Ultimately, I didn't set out to write a "hipster mystery" (and I definitely didn't set out to restart the debate over the use of the term, yikes). I tried to write a fast-paced, entertaining thriller that accurately captured what it was like to be a young, creative 20-something living in North Brooklyn in 2009, and if that sounds interesting to you, I hope you'll give it a look. --Elyse Dinh-McCrillis
Daisy Jones & The Six
by Taylor Jenkins Reid
Taylor Jenkins Reid's Daisy Jones & The Six opens by noting this is the only official account of the titular band's history and dramatic breakup mid-tour in 1979, an event that has remained a mystery for 40 years. What follows is so realistic and rich in details, readers might forget the band is fictional.
At the start of her career in the early 1970s, Daisy, a wild child and naturally gifted singer, wants to record her own songs, not the pop ditties her reps push on her. Another artist on her label, Billy Dunne, frontman of a rock band called The Six, has written a song his producer says should be a duet with a female vocalist. Like Daisy Jones. She and Billy begrudgingly agree to work together, resulting in combustible chemistry and a hit that begs for more collaboration between the two. When Daisy is invited to join the band, she's a grenade thrown into the mix, and sparks fly, both good and bad.
Reid tells the story through excerpts from interviews with band members and the people caught up in their vortex--she's trimmed all the fat and included only the juiciest morsels. Daisy Jones & The Six is more than sex, drugs and rock 'n' roll, though there's plenty of that. It cracks open the creative process and shows how much it costs sometimes to make art that resonates. The songs are described with such ache and raw emotion that readers will wish the band's music were real. Each character springs to life; they're inspiring and tough and messy and heartbreaking. Rock stars--they're just like us. --Elyse Dinh-McCrillis, blogger at Pop Culture Nerd
Discover: A documentarian investigates why a rock band suddenly broke up at the height of its popularity in 1979.
A Woman Is No Man
by Etaf Rum
In this heartrending debut novel that will likely be a book club favorite, Palestinian American writer Etaf Rum explores the cloistered yet perilous lives of the women in a Palestinian immigrant family in Brooklyn, N.Y.
In 1990, 17-year-old Isra leaves Palestine for Brooklyn with Adam, the husband her parents chose for her. After spending most of her life in her family's kitchen, the sight of New York astonishes Isra. Adam and his overbearing mother, Fareeda, expect her to exemplify the dutiful Arab wife, keeping to the house to cook, clean and raise sons. Meek Isra silently chafes against their expectations while her teenage sister-in-law, Sarah, rebels against Fareeda's attempts to marry her off. Isra bears only daughters, further ratcheting up the household tension.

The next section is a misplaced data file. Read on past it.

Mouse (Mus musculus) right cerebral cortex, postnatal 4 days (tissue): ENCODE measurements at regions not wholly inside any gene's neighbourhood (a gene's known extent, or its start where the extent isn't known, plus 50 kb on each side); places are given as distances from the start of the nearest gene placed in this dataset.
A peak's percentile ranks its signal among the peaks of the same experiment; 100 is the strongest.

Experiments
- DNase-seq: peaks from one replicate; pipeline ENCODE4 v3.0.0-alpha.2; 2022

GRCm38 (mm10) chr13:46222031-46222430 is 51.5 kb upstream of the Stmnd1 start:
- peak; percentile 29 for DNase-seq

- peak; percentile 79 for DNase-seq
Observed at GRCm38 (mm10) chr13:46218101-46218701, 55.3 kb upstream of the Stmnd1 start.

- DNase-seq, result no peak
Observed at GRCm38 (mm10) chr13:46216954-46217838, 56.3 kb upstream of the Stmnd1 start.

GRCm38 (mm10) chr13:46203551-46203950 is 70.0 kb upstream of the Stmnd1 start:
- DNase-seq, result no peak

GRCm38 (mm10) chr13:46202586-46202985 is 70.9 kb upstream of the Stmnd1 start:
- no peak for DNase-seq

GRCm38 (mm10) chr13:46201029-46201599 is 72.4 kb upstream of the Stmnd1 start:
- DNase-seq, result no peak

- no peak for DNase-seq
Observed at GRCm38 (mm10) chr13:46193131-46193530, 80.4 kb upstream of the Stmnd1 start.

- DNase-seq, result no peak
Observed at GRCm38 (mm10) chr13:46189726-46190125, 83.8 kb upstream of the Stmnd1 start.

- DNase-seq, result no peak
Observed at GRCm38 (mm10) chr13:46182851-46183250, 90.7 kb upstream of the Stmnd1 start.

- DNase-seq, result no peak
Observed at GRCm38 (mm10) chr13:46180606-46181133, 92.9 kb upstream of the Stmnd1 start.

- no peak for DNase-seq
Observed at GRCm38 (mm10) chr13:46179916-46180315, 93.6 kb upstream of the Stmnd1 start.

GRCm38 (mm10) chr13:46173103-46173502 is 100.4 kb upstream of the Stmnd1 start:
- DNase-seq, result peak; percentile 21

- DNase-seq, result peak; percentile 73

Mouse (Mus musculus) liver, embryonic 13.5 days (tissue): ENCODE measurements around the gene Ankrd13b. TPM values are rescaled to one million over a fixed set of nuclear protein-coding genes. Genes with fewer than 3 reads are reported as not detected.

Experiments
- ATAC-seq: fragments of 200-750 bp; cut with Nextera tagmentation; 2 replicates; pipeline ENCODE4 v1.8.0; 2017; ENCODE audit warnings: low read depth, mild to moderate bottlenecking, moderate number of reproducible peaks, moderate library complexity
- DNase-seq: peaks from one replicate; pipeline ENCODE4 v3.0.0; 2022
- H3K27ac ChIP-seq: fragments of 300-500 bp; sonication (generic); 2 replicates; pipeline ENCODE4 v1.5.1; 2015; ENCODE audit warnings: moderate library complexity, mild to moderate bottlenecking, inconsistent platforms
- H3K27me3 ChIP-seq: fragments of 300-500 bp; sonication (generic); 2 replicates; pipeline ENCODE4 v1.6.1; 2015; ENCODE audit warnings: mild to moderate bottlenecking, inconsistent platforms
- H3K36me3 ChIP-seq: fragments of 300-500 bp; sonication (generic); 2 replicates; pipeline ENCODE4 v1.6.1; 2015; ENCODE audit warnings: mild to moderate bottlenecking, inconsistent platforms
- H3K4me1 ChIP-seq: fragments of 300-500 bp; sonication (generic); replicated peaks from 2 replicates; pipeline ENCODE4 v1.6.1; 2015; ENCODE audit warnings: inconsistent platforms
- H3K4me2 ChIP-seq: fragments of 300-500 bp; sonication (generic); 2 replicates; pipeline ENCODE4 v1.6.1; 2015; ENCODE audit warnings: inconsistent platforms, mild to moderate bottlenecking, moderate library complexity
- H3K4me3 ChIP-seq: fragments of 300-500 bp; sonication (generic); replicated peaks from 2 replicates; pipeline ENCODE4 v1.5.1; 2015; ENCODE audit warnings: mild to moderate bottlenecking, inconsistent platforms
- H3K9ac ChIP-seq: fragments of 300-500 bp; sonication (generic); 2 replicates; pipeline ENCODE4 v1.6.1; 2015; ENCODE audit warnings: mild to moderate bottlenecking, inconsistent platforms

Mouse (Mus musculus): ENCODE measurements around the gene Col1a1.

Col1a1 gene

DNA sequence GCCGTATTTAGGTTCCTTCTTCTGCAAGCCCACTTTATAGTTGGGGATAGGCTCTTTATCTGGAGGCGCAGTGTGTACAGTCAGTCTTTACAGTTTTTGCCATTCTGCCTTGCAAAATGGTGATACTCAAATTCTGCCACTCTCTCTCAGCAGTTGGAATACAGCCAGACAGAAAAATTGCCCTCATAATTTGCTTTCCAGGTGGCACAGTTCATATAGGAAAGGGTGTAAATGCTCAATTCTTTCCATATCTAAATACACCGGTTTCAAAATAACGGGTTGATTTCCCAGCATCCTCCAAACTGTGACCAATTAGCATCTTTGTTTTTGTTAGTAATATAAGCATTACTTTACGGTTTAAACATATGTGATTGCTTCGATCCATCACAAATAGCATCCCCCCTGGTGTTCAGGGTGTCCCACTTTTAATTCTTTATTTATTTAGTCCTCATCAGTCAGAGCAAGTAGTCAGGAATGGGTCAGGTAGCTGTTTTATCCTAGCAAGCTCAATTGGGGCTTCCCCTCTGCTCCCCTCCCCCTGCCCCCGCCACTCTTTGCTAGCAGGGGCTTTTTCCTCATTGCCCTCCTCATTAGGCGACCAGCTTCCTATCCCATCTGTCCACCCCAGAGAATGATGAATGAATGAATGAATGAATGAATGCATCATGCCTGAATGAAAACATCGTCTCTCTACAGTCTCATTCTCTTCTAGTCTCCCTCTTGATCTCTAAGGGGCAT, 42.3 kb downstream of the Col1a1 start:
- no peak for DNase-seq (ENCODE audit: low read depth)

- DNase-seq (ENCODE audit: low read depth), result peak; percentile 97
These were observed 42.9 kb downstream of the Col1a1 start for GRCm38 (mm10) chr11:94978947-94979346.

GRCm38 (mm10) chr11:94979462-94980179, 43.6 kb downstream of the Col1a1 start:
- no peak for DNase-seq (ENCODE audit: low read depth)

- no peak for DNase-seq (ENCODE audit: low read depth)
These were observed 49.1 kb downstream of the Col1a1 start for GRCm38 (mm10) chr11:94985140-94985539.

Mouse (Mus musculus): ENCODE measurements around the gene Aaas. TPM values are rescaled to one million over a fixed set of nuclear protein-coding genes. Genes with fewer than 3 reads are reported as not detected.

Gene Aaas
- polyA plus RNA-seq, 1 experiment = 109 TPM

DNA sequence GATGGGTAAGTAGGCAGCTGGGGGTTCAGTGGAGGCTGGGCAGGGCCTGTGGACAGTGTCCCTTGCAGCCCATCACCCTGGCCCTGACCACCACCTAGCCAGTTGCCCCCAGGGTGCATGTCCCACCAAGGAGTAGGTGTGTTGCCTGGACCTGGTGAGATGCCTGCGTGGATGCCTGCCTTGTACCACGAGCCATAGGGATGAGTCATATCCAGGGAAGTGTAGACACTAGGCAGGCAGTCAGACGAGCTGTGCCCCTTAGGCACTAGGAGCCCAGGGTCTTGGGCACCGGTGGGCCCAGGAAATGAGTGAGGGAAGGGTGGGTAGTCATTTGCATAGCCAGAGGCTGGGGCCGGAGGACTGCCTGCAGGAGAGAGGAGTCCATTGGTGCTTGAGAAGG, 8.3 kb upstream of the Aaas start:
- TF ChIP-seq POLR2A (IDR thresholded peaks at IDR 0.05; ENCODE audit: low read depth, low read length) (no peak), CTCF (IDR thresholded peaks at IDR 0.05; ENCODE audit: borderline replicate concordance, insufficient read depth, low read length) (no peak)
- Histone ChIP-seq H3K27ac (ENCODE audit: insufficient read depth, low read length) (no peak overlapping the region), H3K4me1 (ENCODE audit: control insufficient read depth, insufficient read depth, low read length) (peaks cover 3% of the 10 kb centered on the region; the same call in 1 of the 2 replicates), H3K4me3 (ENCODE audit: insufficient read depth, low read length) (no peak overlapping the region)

Eighteen years later, Isra and Adam are dead. Their eldest daughter, Deya, longs to go to college, but Fareeda insists she marry. In the older woman's mind, Deya must keep to the culture and accept that men, not women, have choices. Deya longs to please her family, until she reads an unfinished letter from Isra that makes her question everything she believed about her mother.
In an open letter to readers, Rum has said that while writing this story, she fought her own apprehension about breaking the code of silence that surrounds the Palestinian immigrant community, as well as her fear of adding to stereotypes against it. Luckily for readers, she chose authenticity over caution. Crafted with thoughtfulness and empathy, A Woman Is No Man celebrates resilience and the courage required to speak out against an unjust way of life. --Jaclyn Fulwood, blogger at Infinite Reads
Discover: Etaf Rum's debut novel shows the impact of female subservience on three generations of Palestinian American women.
Instructions for a Funeral: Stories
by David Means
It's impossible to isolate a single dominant theme in Instructions for a Funeral, the fifth story collection by David Means (Assorted Fire Events). The title selection, however, is as good as any for revealing the distinctive pleasures of his short fiction. In it, the narrator, William Kenner, a real estate developer, in the guise of a meticulously detailed and wickedly funny letter to his lawyer, reveals how his friend Philpot and Sullivan, a New York mobster, swindled him in a real estate deal. Featuring the harrowing description of a mass shooting, two dramatic scenes of rescue and a chilling encounter between Kenner and Sullivan, and the final sentence, "Everything, right now, is safe and cozy," it's a masterly literary juggling act.
Not all of Means's stories are so dramatic. "The Chair" is a stream-of-consciousness account of a stay-at-home father's musings as his son cavorts on a stone wall above the Hudson River, a setting for several other stories. Anyone who's ever wrestled with the balance between love and discipline will appreciate the narrator's ambivalence as he futilely warns a five-year-old boy of the consequences of his daredevil antics. Transgression of a different type is the subject of "The Mighty Shannon," where the protagonist of "The Chair" and his wife, Sharon, a Manhattan lawyer, find themselves in a couples therapist's office confronting the aftermath of their mutual affairs.